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Gaza Strip: in need of water


Gaza needs water


Gaza could be an idyllic place on the Mediterranean, but it is one of the largest open pit prisons in the world. Because of the Israeli blockade, for over eight years 1.8 million people are severely restricted in their ability to exit Gaza and export and import goods. Skin and digestive diseases, especially among children, overflowing sewage lagoons, polluted water flooding the streets, and women carrying water from the few safe water tankers and water purchasing points are part of everyday life in the Strip.

Access to water and sanitation is one of the most dramatic consequences of this situation: the Gaza Aquifer, the sole source of water, is being depleted (annually extraction is approximately 180 million cubic meters while recharge to the aquifer is only approximately 60 million cubic meters). In addition to this problem, the continuous cuts in electricity supply and blockade imposed restriction on import of construction materials needed for a sustainable sanitation  network have caused increased salination and sewage pollution of the water.

Action Against Hunger and the City of Barcelona have worked together since 2012 to:
- Find technical solutions to recharge the aquifer with rainwater.
- Build the capacity of local authorities for improved storm water management.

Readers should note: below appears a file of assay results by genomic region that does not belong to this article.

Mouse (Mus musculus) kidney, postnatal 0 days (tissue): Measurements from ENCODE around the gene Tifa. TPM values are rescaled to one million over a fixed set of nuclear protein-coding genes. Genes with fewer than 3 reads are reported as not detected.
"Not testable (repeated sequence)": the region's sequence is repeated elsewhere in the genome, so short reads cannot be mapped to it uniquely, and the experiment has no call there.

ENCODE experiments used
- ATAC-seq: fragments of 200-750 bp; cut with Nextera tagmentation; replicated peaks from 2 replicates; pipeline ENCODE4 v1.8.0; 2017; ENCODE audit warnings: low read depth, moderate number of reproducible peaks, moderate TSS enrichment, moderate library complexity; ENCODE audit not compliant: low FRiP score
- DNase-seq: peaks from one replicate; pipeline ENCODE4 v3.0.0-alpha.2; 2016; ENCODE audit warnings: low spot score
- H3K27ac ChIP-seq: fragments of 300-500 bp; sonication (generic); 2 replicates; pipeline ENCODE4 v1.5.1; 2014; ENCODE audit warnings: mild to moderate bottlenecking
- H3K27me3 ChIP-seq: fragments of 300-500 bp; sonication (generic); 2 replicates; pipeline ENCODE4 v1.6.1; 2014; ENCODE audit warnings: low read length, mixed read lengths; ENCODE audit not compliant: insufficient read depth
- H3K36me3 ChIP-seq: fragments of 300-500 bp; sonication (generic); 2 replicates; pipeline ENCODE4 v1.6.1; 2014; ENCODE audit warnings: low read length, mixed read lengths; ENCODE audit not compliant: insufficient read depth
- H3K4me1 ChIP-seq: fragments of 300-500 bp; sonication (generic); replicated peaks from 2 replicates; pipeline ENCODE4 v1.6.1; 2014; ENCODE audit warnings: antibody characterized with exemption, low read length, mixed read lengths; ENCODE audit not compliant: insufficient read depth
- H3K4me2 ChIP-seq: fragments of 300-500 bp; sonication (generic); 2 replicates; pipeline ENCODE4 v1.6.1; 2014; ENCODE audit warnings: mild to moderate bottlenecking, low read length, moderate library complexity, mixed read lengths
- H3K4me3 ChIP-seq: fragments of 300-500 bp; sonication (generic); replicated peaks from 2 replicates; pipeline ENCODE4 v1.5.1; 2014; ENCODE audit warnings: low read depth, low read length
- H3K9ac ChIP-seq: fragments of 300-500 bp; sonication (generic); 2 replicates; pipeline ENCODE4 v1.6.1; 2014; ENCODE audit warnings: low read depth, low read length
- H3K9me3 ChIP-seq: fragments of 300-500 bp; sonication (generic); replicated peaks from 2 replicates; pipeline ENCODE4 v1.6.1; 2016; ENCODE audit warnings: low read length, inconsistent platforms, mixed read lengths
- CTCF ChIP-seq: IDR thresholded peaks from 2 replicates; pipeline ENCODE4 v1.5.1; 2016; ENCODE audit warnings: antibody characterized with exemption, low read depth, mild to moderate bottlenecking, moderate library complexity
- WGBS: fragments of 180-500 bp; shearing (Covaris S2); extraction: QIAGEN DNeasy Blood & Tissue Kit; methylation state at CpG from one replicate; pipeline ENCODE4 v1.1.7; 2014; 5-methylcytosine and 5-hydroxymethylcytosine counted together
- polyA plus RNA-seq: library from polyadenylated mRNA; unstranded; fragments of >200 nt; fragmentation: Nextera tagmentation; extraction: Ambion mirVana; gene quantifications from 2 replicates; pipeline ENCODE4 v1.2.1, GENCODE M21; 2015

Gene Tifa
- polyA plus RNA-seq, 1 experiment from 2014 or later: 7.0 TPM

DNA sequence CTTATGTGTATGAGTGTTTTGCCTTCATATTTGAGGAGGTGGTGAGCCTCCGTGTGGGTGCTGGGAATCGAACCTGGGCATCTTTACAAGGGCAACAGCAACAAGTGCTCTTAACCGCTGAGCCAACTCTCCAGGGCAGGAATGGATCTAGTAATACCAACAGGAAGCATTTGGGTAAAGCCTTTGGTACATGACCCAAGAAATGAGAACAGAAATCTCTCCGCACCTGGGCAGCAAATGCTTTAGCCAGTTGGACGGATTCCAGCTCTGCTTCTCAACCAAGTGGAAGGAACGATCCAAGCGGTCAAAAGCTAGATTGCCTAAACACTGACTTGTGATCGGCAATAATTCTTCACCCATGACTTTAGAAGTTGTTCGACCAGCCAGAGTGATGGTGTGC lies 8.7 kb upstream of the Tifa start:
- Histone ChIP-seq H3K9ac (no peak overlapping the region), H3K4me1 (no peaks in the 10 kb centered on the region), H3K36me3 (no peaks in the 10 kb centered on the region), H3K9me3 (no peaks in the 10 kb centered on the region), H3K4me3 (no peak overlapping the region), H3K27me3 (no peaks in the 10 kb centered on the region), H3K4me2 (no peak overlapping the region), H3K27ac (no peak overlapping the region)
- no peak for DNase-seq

- Distribute household water storage units (During Operation Protective Edge, in 2014, over 100,000 water tanks were destroyed).
Maha Ashoun is an engineer and part of Action Against Hunger´s team in Gaza. She summarizes the technical aspects of the project: "We launched three pilot projects: the first is to build gravel bore-holes in areas of standing water to recharge the collected water to the aquifer, the second collects storm water on school roofs and similarly filters the water to the aquifer, and the third is based on collecting water from the roofs of plastic greenhouses into underground storage ponds to be reused for agricultural purposes, with overflow water filtering to the aquifer."

"Thanks to the support of the Barcelona City Council for the local municipal authority responsible for managing water (the Coastal Municipality Water Utility), it has been possible to map the areas of water accumulation in the rainy seasons; and design a Director of Storm Water Management Plan, allowing adequate planning and management in the future. This is a very positive example of institutional cooperation between the two shores of the Mediterranean, that we expect will continue and expand, in order to improve the lives of the population," explains Action Against Hunger representative in Catalonia, Natalia Anguera.



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